The first day of class enrollment numbers have been tallied and it appears that parents' concerns about class sizes at Barrington Area Unit School District 220 Elementary schools have been satisfied.
According to a presentation by district statistician Ben Ditowsky at the district's public meeting Tuesday night, just two elementary school class rooms are above district guidelines. Both classrooms are third grade sections at Grove Avenue Elementary and both have 26 students, which is just above the district guidelines of 23-25 students for third grade sections.
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The issue of class sizes has been one of the most discussed topics at school board meetings for the past five or six months. At a meeting in April, around 30 parents addressed the board during public comment about class size projections that indicated several elementary class sections would be above district guidelines.
Parents expressed their shock that a district with so many resources might have overcrowded classrooms. In return, district administrators and board members tried to reassure parents that they had their eye on the enrollment numbers and would hire more teachers if it became necessary as projections changed as the new school year approached.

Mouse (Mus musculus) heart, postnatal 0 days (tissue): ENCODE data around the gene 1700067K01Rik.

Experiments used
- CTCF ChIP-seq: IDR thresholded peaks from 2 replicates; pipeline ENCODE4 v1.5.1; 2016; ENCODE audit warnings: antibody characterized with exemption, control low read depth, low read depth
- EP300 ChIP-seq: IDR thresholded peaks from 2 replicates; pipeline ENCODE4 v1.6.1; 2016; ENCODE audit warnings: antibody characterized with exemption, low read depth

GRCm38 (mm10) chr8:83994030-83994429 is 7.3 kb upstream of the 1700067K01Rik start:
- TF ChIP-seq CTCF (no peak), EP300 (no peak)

At Tuesday night's meeting no parent addressed the board on the topic.
According to the enrollment numbers, 49 fewer students showed up to class on the first day of school last week compared to the 2013-2014 school year.
Board President Brian Battle said despite the overall number being down once again, he saw some signs that enrollment may be on the rebound among elementary school students.
Battle pointed out that every elementary school class from last year added students throughout the year. For example, last year, the district counted 497 first grade students. Those students are now in second grade and according to the numbers, the class has grown to 516 students. Battle said the number of students doesn't always increase at the elementary school level like that. Usually the biggest increases in enrollment happen in sixth and ninth grades when private and home school students join the district for middle and high school respectively.
"It could mean younger families are moving back in (to the district)," Battle added, knocking on the wood table in front of him as he spoke.
Superintendent Brian Harris said the district would do a larger presentation of the enrollment numbers at a board meeting in October when they will have the 30-day enrollment figures.